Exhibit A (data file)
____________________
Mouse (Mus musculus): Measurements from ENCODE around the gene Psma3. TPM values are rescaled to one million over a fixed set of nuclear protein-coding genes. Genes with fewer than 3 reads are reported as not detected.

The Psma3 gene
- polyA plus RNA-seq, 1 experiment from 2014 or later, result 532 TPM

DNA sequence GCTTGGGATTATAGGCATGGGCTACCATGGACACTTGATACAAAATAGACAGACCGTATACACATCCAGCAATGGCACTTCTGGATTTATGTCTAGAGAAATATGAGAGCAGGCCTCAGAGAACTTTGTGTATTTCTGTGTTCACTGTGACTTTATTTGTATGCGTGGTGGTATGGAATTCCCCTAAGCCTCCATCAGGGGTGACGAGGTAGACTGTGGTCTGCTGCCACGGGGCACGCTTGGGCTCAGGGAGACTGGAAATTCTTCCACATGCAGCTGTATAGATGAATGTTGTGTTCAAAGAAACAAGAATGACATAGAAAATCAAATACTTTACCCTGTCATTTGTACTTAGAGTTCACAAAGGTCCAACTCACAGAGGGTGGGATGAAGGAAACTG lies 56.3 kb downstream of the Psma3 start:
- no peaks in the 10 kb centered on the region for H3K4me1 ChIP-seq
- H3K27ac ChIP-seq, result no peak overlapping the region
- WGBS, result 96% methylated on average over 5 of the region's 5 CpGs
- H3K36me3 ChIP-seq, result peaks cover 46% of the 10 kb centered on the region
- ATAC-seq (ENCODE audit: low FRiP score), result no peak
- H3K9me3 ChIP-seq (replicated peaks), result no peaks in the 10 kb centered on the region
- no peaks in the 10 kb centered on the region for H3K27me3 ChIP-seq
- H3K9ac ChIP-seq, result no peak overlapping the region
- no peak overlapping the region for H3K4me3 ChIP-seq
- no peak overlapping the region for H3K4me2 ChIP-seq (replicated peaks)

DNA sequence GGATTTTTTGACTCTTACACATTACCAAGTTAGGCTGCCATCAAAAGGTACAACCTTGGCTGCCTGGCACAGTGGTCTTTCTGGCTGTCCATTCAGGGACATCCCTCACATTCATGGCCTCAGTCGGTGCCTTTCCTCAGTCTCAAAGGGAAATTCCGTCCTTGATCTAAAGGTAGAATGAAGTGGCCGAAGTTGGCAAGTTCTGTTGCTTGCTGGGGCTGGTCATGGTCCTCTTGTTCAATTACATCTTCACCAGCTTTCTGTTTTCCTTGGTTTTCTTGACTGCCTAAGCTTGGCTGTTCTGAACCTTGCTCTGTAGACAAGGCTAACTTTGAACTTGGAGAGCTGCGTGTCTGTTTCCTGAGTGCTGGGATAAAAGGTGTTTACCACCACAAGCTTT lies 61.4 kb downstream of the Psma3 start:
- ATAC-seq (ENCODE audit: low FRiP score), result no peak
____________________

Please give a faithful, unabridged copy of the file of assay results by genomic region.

Mouse (Mus musculus): Measurements from ENCODE around the gene Psma3. TPM values are rescaled to one million over a fixed set of nuclear protein-coding genes. Genes with fewer than 3 reads are reported as not detected.

The Psma3 gene
- polyA plus RNA-seq, 1 experiment from 2014 or later, result 532 TPM

DNA sequence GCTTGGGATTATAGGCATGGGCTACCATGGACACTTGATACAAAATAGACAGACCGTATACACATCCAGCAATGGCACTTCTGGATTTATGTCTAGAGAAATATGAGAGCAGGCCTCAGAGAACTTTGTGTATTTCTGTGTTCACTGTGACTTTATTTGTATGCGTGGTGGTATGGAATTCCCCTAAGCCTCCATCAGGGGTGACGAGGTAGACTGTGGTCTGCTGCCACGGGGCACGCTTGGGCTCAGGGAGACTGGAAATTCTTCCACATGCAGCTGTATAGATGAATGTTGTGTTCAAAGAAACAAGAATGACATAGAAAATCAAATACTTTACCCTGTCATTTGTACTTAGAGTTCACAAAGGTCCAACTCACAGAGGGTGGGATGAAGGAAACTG lies 56.3 kb downstream of the Psma3 start:
- no peaks in the 10 kb centered on the region for H3K4me1 ChIP-seq
- H3K27ac ChIP-seq, result no peak overlapping the region
- WGBS, result 96% methylated on average over 5 of the region's 5 CpGs
- H3K36me3 ChIP-seq, result peaks cover 46% of the 10 kb centered on the region
- ATAC-seq (ENCODE audit: low FRiP score), result no peak
- H3K9me3 ChIP-seq (replicated peaks), result no peaks in the 10 kb centered on the region
- no peaks in the 10 kb centered on the region for H3K27me3 ChIP-seq
- H3K9ac ChIP-seq, result no peak overlapping the region
- no peak overlapping the region for H3K4me3 ChIP-seq
- no peak overlapping the region for H3K4me2 ChIP-seq (replicated peaks)

DNA sequence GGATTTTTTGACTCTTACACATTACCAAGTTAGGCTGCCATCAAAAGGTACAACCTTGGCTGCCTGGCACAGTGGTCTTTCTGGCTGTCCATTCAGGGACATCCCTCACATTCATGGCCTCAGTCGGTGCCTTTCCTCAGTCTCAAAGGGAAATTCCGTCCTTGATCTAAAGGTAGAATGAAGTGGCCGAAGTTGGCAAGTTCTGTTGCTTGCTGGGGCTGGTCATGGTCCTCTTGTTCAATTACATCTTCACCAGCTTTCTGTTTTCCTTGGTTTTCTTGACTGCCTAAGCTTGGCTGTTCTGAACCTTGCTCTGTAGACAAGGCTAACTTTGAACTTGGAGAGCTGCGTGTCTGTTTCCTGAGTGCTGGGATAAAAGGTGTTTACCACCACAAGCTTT lies 61.4 kb downstream of the Psma3 start:
- ATAC-seq (ENCODE audit: low FRiP score), result no peak